Tuesday, September 06, 2016

CII and CAQ support applying SOX Section 404 to some smaller reporting companies

By John Filar Atwood

The Council of Institutional Investors (CII) and the Center for Audit Quality (CAQ) support the SEC’s proposed amendments to the definition of “smaller reporting company” (SRC), particularly the plan to require companies with a public float of more than $75 million to continue to be subject to Sarbanes-Oxley Act Section 404(b) reporting. CII and CAQ believe that Section 404(b) is an important investor protection because it provides reasonable assurance from the independent auditor that a company maintained effective internal control over financial reporting.

SEC’s proposal. The Commission has proposed amendments to the definition of “smaller reporting company” that would expand the number of registrants that qualify as SRCs. Under the amendments, a company with less than $250 million in public float would qualify as an SRC. The current threshold is $75 million.

The second half of the definition also would be changed to provide that registrants with zero public float would qualify as an SRC if their revenues were below $100 million in the previous year. The existing definition qualifies companies with zero public float and less than $50 million in revenues in the most recent fiscal year.

CII and CAQ said in their comment letter that they support the amendments and recognize that they would generally promote capital formation by increasing the number of companies that can qualify as an SRC. They also expressed support the proposal’s handling of the relationship between the definition of an SRC and definition of accelerated and large accelerated filers.

Accelerated filers. Although the SEC proposes to increase the SRC threshold to $250 million in public float, it would retain the existing threshold of $75 million in public float for defining an accelerated filer. The proposal also includes an amendment to the accelerated filer definition to eliminate a previous provision that an accelerated filer cannot be an SRC.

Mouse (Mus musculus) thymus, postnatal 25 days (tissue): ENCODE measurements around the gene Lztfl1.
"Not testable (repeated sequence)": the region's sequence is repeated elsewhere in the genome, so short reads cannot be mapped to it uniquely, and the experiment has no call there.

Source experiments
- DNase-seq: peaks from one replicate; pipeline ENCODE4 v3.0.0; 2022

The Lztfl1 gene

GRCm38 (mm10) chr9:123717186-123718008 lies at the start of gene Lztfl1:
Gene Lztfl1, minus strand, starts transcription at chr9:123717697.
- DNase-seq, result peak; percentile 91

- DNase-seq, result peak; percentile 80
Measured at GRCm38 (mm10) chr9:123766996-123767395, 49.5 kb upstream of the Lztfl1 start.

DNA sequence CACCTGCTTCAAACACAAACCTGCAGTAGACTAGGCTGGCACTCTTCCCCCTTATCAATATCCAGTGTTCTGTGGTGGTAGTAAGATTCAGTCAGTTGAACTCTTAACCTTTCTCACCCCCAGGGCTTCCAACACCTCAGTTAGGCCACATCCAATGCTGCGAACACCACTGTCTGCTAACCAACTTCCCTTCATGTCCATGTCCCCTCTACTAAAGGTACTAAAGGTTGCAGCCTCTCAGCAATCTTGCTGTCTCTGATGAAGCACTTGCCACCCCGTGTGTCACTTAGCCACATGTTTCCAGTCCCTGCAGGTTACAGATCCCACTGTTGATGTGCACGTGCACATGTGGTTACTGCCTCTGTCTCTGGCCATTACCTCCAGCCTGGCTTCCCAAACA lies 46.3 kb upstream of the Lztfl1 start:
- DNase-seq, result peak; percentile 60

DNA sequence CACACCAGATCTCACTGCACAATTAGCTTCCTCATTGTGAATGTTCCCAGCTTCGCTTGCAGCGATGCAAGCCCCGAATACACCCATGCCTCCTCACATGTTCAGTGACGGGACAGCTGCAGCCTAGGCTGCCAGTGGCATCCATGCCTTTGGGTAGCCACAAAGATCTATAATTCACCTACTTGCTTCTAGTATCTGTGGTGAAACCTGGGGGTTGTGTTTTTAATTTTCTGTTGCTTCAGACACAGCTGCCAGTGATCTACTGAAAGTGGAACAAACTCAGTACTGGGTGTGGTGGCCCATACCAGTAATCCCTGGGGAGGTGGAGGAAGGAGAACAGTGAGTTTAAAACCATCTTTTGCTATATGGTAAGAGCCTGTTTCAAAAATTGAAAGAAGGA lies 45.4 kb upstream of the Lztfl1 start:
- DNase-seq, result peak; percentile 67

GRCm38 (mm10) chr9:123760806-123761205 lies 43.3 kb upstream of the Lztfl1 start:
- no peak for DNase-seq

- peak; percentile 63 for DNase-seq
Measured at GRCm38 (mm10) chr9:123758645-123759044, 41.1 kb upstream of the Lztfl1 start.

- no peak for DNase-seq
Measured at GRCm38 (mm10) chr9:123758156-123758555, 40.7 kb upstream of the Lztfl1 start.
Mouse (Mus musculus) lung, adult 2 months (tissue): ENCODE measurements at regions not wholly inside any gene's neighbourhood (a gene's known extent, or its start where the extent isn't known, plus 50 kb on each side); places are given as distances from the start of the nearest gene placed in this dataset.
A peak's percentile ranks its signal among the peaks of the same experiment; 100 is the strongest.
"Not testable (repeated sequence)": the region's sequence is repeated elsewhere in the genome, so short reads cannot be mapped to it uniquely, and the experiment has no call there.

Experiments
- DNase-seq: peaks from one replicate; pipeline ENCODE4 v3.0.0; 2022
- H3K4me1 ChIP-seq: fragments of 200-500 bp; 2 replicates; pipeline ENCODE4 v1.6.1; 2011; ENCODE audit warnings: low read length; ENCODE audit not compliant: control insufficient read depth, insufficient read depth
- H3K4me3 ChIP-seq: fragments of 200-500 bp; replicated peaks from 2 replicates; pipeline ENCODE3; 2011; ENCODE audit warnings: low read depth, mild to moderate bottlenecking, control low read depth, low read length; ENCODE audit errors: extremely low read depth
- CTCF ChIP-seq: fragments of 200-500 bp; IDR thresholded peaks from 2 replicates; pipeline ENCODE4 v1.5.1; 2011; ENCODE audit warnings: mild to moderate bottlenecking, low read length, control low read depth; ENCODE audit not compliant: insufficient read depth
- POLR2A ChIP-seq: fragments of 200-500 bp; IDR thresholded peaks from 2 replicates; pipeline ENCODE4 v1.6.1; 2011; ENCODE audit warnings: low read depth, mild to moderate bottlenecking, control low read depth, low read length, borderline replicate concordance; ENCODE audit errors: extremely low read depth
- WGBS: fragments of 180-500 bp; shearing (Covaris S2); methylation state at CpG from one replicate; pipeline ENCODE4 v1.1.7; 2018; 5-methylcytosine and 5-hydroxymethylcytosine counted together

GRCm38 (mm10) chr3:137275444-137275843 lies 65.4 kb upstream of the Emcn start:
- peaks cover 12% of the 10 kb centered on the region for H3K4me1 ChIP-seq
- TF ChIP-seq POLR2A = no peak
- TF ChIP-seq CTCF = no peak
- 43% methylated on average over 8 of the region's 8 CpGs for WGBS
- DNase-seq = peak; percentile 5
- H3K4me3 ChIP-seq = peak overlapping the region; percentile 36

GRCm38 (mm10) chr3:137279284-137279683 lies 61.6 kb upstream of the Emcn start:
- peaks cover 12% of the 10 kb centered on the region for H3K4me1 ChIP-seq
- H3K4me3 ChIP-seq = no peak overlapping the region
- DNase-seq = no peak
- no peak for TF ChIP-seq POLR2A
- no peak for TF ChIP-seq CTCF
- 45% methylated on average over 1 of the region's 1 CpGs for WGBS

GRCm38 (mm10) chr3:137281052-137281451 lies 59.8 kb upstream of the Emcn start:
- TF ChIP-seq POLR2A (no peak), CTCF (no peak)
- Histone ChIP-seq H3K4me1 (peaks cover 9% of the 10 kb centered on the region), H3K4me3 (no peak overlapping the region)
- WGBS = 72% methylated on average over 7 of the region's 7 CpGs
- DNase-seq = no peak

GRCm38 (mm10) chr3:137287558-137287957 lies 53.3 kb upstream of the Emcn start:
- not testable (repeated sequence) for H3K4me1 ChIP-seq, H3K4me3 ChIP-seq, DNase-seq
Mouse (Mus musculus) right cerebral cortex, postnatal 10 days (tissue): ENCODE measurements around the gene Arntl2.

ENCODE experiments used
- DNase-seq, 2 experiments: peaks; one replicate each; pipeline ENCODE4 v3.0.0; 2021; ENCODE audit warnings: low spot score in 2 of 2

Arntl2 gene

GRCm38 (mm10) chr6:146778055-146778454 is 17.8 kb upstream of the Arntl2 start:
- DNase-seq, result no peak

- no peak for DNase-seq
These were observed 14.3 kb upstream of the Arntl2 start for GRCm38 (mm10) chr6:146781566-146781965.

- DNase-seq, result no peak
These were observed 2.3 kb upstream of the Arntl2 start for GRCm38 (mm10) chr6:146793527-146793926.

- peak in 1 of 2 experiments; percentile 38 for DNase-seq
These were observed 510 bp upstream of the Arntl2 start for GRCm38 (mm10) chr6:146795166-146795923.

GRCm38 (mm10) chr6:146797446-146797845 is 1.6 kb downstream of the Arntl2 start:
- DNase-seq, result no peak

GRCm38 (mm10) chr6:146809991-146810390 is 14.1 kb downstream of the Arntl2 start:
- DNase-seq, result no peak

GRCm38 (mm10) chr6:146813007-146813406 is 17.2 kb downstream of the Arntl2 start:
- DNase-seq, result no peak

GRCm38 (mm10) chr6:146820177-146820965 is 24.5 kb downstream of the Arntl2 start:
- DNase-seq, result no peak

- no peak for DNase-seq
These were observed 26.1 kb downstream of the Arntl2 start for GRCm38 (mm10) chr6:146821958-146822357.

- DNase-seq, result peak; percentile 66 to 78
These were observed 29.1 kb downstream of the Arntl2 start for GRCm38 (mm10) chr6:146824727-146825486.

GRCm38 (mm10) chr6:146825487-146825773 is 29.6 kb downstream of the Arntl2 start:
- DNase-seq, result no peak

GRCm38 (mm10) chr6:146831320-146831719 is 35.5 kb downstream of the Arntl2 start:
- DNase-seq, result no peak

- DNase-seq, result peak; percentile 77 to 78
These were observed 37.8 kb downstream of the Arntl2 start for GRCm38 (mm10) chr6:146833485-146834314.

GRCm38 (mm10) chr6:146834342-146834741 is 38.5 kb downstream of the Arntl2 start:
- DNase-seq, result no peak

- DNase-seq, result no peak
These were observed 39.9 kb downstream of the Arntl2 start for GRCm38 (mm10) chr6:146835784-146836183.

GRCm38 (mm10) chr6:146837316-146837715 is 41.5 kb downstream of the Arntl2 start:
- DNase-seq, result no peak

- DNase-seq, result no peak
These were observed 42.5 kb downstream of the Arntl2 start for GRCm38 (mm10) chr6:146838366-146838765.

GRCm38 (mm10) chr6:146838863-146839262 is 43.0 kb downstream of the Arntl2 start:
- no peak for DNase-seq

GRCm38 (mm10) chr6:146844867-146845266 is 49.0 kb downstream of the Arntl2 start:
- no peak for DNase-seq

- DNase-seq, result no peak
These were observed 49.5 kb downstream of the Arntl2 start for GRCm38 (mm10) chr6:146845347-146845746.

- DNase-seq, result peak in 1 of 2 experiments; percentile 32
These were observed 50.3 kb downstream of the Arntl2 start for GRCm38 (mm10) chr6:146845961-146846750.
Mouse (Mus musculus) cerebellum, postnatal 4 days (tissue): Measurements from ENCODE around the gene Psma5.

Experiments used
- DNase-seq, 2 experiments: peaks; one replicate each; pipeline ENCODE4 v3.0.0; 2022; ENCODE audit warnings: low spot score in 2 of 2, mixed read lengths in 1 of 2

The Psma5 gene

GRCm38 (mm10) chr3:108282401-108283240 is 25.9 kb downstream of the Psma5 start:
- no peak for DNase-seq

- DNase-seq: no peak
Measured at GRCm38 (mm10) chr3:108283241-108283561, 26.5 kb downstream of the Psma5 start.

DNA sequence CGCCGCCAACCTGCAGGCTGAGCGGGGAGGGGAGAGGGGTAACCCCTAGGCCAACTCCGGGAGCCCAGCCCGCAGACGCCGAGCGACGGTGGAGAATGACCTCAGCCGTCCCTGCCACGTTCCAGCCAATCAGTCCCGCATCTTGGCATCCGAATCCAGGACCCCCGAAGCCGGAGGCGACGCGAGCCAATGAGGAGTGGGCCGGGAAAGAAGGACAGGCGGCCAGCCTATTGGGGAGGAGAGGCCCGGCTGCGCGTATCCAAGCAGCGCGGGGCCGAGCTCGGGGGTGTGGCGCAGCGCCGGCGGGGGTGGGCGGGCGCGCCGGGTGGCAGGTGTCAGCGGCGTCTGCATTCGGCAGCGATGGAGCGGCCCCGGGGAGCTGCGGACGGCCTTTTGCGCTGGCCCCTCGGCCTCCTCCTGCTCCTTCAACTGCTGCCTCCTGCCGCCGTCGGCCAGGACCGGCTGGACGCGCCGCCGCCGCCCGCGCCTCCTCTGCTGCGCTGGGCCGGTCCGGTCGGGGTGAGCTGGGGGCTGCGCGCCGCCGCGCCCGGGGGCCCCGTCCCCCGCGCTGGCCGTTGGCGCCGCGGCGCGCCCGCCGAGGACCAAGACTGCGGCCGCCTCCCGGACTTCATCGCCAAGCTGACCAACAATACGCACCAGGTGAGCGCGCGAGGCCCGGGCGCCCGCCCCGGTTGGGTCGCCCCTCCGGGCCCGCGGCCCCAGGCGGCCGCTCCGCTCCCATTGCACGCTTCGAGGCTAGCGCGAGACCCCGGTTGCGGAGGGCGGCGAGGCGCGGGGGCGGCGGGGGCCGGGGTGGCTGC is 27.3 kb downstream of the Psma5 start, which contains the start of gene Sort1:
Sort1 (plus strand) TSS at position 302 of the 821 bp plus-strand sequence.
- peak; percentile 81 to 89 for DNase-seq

CII and CAQ said that the strongly support this approach because it maintains the current accelerated filer public float threshold and provides for the continued protection to investors of approximately 750 additional companies that would qualify for SRC status under the proposal. This is important, according to CII and CAQ, because accelerated filers that are not emerging growth companies must comply with the SOX Section 404(b) auditor attestation requirements.

CII and CAQ are opposed to any amendments that would erode Section 404(b) or increase the accelerated filer public float threshold. In their view, this would significantly impact the quality of financial reporting by public companies to the detriment of investors by allowing many more companies to avoid the Section 404(b) requirements.

SOX 404(b). CII and CAQ pointed to a Government Accountability Office study that found companies exempted from Section 404(b) experience more financial restatements, as compared to non-exempt companies. CII and CAQ also cited academic research that shows that the cost of capital for companies that voluntarily comply with Section 404(b) is lower than peer companies and has decreased for public companies since enactment of the Sarbanes-Oxley Act, especially for smaller companies.

CII and CAQ urged the SEC to adopt the proposals as they are currently written, and expressed their opposition to any efforts to further weaken Section 404(b).